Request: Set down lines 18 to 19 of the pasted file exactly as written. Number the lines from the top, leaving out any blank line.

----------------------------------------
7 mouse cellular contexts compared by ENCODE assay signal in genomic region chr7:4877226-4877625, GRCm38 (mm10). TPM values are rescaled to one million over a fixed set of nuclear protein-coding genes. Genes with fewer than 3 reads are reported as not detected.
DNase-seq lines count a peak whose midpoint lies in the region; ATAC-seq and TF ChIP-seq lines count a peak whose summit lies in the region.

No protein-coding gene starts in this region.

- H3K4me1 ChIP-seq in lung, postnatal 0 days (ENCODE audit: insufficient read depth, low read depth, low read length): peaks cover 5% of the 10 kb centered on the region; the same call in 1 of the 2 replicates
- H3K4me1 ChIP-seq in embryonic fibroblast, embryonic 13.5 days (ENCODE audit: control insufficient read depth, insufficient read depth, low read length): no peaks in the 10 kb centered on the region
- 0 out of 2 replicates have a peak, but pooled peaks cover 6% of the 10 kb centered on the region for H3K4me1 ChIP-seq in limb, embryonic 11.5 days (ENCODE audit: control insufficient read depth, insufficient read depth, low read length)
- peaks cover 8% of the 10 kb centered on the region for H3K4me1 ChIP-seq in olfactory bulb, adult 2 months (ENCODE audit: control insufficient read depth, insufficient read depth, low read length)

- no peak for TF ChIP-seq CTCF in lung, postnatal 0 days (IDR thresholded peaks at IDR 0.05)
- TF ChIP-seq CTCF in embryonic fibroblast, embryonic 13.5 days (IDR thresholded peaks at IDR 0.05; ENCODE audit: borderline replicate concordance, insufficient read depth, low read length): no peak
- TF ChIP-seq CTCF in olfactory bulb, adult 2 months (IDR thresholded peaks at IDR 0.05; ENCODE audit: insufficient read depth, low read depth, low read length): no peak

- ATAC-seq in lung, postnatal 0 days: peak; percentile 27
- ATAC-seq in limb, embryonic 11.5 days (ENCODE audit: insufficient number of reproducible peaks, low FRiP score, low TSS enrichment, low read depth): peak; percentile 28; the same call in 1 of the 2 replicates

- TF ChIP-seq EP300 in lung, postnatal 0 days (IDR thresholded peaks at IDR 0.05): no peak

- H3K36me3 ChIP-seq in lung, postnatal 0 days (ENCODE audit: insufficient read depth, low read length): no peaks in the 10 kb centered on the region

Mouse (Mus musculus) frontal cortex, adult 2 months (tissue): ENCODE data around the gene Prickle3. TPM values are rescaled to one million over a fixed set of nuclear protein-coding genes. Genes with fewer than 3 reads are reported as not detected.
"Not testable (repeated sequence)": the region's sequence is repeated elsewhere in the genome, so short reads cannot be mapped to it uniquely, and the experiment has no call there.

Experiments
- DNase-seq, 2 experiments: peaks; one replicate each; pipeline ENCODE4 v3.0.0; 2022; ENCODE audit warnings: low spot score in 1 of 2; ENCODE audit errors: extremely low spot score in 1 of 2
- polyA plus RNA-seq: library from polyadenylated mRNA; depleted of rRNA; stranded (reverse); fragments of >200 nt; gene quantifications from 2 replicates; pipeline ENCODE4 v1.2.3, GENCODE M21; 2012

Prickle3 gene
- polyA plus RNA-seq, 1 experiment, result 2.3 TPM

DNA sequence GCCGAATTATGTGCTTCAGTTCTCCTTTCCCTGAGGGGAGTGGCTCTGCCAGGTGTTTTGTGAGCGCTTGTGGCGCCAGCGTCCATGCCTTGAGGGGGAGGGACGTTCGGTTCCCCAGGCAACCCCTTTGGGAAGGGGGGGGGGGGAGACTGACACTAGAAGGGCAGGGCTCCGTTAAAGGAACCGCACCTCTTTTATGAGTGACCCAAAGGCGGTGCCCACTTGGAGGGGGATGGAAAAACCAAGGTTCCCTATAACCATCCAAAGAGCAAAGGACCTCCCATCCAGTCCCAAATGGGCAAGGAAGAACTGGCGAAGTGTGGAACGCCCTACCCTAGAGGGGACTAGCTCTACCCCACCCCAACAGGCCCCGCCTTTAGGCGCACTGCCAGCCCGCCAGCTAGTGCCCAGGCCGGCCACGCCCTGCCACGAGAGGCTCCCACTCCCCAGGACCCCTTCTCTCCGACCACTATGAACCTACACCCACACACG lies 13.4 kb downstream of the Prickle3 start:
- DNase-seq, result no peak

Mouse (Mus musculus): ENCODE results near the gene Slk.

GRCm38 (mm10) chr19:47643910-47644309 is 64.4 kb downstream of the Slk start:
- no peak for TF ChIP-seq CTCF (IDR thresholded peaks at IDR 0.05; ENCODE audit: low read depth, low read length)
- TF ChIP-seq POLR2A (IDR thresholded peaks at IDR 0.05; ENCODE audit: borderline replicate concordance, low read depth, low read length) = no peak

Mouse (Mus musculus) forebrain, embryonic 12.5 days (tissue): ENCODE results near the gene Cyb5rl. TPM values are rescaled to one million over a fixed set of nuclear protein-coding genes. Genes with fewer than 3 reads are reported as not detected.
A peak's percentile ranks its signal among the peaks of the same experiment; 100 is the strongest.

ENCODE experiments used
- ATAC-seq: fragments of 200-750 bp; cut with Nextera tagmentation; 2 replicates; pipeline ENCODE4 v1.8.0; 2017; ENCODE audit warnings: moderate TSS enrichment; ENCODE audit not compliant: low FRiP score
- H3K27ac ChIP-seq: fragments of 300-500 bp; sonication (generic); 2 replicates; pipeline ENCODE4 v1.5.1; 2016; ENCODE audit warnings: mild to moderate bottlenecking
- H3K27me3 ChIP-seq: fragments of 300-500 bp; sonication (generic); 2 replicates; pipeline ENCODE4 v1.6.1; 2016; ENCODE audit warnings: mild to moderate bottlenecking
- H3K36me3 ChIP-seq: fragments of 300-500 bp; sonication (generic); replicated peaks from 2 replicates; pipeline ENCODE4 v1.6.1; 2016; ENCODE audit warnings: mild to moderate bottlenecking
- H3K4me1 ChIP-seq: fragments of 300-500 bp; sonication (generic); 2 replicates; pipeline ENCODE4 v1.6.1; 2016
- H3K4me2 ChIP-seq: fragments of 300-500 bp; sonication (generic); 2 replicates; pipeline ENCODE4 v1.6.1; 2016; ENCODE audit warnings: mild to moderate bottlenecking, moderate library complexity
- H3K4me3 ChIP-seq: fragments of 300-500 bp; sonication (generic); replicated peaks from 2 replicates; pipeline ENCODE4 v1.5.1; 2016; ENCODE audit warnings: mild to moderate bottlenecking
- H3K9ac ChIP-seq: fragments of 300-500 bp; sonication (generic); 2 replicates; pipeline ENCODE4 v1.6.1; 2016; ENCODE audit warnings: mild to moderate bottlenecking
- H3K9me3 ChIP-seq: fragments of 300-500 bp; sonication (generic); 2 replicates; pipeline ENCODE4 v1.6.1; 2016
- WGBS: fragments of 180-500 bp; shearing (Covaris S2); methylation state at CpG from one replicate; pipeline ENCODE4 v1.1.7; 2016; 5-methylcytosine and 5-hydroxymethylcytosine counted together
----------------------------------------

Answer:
- DNase-seq, 2 experiments: peaks; one replicate each; pipeline ENCODE4 v3.0.0; 2022; ENCODE audit warnings: low spot score in 1 of 2; ENCODE audit errors: extremely low spot score in 1 of 2
- polyA plus RNA-seq: library from polyadenylated mRNA; depleted of rRNA; stranded (reverse); fragments of >200 nt; gene quantifications from 2 replicates; pipeline ENCODE4 v1.2.3, GENCODE M21; 2012